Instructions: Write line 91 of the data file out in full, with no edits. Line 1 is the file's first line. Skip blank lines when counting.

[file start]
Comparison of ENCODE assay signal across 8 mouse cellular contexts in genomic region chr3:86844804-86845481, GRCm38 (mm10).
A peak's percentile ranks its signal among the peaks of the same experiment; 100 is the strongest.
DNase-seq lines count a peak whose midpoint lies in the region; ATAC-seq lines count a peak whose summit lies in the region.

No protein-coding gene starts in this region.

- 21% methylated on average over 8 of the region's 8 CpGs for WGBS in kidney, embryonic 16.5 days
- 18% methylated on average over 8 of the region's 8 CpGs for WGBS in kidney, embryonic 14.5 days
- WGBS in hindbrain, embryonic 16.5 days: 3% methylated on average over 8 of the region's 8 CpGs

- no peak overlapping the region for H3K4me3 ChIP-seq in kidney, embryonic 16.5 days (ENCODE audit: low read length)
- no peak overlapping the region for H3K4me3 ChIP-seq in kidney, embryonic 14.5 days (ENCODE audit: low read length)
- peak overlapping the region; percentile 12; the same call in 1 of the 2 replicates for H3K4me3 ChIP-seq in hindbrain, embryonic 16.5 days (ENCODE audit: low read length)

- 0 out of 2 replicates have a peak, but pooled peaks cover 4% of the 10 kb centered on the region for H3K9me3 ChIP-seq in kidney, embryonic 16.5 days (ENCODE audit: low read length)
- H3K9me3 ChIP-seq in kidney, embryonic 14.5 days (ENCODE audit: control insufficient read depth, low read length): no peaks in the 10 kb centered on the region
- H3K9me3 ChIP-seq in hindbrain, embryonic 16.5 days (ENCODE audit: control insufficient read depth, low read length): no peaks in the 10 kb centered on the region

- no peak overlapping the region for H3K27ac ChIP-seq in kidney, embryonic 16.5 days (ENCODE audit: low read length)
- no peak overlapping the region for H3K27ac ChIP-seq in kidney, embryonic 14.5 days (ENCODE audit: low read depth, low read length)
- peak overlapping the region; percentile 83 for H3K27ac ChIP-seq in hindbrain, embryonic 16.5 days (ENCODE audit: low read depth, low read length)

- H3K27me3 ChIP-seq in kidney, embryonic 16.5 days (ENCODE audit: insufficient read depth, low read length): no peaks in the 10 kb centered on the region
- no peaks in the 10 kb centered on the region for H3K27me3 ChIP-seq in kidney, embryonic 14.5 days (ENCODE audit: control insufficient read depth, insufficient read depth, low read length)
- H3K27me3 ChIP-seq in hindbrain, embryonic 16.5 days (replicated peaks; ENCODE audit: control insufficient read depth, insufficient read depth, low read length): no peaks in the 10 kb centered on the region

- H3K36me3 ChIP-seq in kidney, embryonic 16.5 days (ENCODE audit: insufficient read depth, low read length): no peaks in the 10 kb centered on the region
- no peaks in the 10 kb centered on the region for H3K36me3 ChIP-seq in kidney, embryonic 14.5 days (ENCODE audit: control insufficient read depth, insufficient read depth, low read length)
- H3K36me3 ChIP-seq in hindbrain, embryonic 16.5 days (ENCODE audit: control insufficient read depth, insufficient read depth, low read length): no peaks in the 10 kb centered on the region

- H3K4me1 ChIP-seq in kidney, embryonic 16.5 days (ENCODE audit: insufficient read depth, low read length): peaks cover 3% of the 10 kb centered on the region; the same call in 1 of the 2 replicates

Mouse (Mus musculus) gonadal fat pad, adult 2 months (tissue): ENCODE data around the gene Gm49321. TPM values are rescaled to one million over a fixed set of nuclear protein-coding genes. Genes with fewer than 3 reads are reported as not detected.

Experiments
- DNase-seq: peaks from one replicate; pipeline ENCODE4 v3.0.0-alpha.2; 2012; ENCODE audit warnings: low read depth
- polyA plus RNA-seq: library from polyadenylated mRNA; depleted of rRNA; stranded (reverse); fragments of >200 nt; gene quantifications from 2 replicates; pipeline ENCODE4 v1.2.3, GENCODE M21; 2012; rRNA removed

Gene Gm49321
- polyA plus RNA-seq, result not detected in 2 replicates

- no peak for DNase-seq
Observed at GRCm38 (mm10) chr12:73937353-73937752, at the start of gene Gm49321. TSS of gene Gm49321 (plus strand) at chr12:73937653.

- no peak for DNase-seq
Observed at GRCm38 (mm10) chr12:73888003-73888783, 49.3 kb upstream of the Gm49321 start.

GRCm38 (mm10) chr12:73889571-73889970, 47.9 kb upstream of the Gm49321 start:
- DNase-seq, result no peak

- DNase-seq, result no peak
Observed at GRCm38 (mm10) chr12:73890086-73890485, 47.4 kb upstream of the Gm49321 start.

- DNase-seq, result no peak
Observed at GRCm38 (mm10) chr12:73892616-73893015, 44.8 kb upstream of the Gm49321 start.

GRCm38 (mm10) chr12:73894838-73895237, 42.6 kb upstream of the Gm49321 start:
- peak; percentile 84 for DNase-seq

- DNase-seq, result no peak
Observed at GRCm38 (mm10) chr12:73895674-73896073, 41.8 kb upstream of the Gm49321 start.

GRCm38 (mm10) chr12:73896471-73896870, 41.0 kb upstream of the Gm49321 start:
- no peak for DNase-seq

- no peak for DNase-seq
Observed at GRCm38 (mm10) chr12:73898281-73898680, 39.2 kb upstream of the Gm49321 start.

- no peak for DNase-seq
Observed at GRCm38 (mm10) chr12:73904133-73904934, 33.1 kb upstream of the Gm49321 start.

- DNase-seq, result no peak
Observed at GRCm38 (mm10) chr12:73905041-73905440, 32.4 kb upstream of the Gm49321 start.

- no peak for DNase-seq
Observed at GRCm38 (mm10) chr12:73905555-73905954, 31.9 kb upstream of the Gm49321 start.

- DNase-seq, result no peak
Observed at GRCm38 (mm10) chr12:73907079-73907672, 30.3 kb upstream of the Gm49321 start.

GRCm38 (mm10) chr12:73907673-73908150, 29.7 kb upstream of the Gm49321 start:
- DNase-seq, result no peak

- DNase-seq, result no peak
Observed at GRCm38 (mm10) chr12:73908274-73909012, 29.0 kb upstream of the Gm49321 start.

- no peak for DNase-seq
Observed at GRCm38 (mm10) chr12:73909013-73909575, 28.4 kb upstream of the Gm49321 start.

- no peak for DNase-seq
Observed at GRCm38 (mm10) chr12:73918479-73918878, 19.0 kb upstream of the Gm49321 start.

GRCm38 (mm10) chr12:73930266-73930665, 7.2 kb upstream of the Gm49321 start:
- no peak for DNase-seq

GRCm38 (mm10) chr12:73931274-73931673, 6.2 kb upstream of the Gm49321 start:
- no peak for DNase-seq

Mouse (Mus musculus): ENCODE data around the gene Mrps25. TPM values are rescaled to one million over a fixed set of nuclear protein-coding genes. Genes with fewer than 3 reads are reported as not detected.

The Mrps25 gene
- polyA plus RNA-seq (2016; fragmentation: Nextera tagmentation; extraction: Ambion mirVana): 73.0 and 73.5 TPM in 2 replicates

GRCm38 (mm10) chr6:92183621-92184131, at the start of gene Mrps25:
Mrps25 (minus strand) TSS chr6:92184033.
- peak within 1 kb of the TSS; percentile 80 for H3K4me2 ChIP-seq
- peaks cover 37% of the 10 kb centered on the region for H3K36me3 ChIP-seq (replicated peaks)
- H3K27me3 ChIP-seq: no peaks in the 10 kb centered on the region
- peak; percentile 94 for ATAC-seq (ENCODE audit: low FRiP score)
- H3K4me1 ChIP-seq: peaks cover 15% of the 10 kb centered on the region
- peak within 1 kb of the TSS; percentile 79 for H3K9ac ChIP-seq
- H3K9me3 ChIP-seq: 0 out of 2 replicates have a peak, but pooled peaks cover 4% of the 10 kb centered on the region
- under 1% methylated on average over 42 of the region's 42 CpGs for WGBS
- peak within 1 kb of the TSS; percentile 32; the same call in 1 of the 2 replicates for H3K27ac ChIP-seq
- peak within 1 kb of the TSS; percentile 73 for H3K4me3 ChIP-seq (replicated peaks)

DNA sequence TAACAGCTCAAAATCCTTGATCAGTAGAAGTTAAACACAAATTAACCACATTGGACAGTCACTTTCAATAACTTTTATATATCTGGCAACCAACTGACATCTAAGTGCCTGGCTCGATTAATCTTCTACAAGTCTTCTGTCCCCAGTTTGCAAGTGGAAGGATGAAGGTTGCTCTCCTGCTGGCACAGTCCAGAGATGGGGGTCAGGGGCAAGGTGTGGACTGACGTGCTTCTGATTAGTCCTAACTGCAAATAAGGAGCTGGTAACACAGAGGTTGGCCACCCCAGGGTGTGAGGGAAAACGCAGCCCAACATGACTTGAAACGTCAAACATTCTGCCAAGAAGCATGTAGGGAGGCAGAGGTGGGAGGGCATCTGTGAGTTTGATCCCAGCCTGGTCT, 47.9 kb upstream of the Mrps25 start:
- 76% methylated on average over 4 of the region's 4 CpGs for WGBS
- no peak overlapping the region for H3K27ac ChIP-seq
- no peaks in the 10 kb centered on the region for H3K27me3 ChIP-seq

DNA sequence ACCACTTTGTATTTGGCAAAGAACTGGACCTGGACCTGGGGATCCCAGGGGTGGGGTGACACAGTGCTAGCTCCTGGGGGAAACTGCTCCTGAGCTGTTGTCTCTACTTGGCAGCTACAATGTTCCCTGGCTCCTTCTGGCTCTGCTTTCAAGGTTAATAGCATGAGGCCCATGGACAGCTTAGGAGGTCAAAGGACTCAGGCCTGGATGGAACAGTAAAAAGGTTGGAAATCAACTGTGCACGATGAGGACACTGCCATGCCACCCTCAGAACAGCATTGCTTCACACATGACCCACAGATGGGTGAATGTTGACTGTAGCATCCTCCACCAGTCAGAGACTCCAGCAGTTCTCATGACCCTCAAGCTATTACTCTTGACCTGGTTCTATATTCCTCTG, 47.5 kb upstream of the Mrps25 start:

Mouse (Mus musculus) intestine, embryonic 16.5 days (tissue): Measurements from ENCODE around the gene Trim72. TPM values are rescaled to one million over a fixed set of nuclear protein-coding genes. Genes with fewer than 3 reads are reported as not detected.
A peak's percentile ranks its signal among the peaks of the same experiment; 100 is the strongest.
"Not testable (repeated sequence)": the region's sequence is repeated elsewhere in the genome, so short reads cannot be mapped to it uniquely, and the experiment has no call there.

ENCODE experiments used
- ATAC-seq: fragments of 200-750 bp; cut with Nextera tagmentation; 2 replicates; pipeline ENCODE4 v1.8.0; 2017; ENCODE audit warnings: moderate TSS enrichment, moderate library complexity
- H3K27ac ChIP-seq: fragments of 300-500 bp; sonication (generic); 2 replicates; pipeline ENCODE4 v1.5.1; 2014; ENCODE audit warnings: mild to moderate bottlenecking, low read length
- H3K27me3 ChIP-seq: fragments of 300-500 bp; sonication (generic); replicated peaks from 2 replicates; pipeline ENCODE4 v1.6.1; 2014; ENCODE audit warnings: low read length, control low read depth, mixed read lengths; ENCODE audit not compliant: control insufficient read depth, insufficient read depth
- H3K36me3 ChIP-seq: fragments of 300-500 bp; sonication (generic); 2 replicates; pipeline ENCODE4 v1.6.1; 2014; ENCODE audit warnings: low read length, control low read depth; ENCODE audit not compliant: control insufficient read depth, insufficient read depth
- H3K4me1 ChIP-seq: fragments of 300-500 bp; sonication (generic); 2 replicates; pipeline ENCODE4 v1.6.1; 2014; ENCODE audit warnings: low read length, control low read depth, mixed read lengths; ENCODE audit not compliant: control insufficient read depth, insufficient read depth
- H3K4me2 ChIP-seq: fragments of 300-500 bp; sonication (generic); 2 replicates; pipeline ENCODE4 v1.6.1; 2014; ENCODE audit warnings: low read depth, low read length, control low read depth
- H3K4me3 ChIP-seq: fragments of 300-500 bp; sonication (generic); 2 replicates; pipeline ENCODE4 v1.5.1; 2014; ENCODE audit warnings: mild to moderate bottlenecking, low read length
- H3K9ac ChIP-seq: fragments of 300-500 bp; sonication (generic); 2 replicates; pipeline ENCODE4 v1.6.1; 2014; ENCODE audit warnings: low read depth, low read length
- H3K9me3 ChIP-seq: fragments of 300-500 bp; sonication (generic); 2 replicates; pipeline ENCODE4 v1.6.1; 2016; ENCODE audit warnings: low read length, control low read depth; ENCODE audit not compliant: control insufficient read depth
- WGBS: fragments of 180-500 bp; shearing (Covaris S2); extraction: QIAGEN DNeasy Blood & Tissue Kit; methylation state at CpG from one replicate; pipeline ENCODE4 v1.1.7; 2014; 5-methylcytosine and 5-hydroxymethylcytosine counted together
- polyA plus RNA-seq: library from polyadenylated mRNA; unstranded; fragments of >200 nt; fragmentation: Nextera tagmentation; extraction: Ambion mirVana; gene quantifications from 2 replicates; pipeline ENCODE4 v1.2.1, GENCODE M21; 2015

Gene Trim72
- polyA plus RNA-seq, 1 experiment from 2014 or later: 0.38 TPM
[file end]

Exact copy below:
ENCODE experiments used